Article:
its imaginal rather than actual.  The actual is INTERsensory bodily grasped.

The relation of "mind as body" going out and grasping the world
perceptually, and this movement's relation to language and how these
processes transform perspectives in figure/ground forms of recognition I
hope will be explored further by Martin, David, and others.

Gregory, I appreciate your reflections on recognition as ontological [and
not merely a subjective search for identity]  The search for recognition has
a particular intensity in our current historical moment in time.  The danger
is that this search can accentuate and deepen the crisis we are trying to
transform, if it is seen as an individual search for SELF-expression
[Charles Taylor's insight]  I am also interested in the day to day, moment
by moment, transformation in perspectves and  forms of recognition [as
cultural-historically informed]

I want to give a simple example from my work that captures the possibilities
of this way of reflecting:

Three girls in grade 4 come in with a conflict from the lunch hour.  The
discussion is very intensely going back and forth in a heated "She did
this, No, you said that", accusatory argument.

I ask the girls if they were "friends" before this "problem"
I then reframe that we are dealing with "friends" who have a difficulty.
[reframe]

Next, I ask them to DESCRIBE what they did as friends BEFORE the difficulty.

They start to describe how they like playing tag.
I then ask them to describe in detail the type of tag which they do. [deepen
the PICTURE]

[the next move on my part is significant]

I now ask the girls if they can SHOW ME [Merleau-Ponty] how they play tag
when they don't have the problem.
This move to "showing" [we actually go out onto the playground and they
actually play tag]  is often transformative at a BODILY level.  They start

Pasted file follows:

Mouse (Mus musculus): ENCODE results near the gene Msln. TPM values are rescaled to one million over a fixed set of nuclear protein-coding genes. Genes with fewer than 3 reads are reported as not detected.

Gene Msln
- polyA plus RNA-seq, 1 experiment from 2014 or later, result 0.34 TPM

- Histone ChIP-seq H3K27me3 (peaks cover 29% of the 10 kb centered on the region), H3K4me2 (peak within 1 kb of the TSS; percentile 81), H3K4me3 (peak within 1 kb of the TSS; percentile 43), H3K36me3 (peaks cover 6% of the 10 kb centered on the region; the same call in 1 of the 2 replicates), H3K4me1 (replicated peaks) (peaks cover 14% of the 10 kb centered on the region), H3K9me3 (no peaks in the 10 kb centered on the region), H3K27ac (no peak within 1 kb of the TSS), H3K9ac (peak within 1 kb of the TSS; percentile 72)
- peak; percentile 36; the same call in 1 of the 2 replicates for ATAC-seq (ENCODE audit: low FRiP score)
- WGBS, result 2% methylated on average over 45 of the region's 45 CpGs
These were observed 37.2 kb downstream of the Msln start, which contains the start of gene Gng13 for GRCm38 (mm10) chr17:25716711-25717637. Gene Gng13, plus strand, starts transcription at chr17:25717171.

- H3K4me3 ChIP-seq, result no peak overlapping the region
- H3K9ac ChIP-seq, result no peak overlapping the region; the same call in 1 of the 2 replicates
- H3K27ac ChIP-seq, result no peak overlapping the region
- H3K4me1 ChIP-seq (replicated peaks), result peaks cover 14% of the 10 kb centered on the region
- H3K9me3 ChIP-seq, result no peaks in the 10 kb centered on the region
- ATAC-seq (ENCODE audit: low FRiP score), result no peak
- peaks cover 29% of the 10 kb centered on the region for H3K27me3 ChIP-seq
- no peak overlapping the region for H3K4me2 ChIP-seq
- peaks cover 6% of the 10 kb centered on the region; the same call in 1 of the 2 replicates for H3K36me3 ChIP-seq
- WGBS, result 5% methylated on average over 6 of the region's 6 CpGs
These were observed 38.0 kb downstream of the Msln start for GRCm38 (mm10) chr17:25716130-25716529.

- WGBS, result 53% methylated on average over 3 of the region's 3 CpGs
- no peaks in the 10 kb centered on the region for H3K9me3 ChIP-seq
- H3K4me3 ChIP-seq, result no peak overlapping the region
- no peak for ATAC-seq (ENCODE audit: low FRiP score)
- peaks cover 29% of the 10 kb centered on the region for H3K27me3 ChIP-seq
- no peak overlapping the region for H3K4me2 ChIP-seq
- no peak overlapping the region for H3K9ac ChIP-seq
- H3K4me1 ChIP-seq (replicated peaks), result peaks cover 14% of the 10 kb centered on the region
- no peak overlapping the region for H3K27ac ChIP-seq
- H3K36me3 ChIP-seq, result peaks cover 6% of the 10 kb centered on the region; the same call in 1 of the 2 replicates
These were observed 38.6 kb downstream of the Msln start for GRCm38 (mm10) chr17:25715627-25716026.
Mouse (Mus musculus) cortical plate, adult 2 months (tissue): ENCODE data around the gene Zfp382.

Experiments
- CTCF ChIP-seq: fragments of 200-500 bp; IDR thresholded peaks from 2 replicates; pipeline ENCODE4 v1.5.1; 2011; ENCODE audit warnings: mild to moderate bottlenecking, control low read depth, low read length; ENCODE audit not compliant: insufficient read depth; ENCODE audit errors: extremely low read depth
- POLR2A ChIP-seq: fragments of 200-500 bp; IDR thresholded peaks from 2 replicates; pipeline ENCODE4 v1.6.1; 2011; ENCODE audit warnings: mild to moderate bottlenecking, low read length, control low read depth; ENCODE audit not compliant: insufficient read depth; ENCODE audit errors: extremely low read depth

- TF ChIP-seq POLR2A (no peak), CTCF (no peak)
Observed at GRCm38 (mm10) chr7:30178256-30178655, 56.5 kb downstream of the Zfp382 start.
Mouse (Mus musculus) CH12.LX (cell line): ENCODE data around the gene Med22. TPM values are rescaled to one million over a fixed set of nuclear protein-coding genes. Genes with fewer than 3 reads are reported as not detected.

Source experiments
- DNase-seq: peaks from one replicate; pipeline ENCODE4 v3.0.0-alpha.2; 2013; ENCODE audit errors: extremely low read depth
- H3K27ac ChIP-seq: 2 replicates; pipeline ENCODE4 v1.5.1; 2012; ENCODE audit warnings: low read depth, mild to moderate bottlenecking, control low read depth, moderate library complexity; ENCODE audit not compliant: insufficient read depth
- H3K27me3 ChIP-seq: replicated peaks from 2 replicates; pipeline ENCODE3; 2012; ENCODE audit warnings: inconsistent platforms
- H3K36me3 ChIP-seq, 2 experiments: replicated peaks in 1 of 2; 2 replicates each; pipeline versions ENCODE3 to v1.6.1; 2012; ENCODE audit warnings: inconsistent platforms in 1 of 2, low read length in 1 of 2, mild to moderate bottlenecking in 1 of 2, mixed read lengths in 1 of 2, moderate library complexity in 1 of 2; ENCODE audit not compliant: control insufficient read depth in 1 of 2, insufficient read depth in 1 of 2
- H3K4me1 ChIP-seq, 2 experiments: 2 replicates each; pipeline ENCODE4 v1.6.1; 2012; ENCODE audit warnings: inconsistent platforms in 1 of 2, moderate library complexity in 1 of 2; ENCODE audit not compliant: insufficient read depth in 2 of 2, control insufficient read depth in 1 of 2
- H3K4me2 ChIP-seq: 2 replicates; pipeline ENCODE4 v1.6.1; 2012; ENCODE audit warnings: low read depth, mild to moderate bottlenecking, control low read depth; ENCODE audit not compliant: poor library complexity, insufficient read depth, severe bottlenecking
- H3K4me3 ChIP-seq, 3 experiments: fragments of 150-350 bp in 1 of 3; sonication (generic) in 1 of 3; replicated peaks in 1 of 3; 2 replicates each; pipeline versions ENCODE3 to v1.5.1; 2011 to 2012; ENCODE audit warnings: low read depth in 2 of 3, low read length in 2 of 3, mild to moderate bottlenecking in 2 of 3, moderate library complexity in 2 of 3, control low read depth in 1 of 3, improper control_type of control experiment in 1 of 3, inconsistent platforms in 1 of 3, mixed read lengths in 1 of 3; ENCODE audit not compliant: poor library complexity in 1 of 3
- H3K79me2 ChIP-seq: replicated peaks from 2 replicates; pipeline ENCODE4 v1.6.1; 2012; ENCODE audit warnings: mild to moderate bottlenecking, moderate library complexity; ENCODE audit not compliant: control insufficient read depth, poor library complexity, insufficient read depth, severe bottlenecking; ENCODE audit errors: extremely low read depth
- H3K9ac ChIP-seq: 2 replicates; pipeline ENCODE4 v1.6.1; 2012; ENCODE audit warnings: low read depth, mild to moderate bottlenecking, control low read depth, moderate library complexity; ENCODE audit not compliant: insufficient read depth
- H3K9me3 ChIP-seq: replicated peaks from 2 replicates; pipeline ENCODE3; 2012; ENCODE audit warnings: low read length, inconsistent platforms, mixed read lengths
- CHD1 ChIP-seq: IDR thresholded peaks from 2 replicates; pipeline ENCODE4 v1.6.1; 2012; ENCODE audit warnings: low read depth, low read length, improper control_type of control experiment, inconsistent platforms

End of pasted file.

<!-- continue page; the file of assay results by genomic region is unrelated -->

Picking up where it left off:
to giggle, have fun [which I recognize is a result of  my  containing or
"holding" the intersubjective third space open for possibilities].

Now we go back into the school and talk about the "problem".  However the
setting for discusion has been transformed and the girls are OPEN and freely
NEGOTIATING their differences and each is recognizing the needs of the
others.
The transformative shift I believe was the SHOWING, not the telling.  I as
the adult contained or "held" the intensity of emotion until it could be
transformed.  Over time and guidance in these zones of proximal development,
the girls learn to take each others perspectives and develop DERIVATIVE
reasons and tellings ABOUT these situations.

Now, there are multiple ways to EXPLAIN why my intervention was "successful"
[from my ethical perspective] and I believe developmental.  The particular
version of "reasons why" are derivative and inherently multiple.  No reason
can fully contain or reflect the lived experience.  However, with
Merleau-Ponty, I suspect the SHOWING [what I have discussed as MARKING] may
be a central factor.

A last passing thought.  Merleau-Ponty discusses the relation between the
personal and the biological [sedimintation] as a process of
transformation..  Learning to ride a bike becomes incorporated into and
changes the biological sedimentation of the body.  This sedimentation is the
formation of habits or ways of being in the world, expressed through the
body as the body grasps the world.
My example of recognition with the 3 girls is also, if repeated many times,
slowly sedimented in the body as habits of the body [and metaphorically as
habits of the heart]

Larry
__________________________________________
_____
xmca mailing list
xmca@weber.ucsd.edu
http://dss.ucsd.edu/mailman/listinfo/xmca
__________________________________________
_____
xmca mailing list
xmca@weber.ucsd.edu
http://dss.ucsd.edu/mailman/listinfo/xmca

```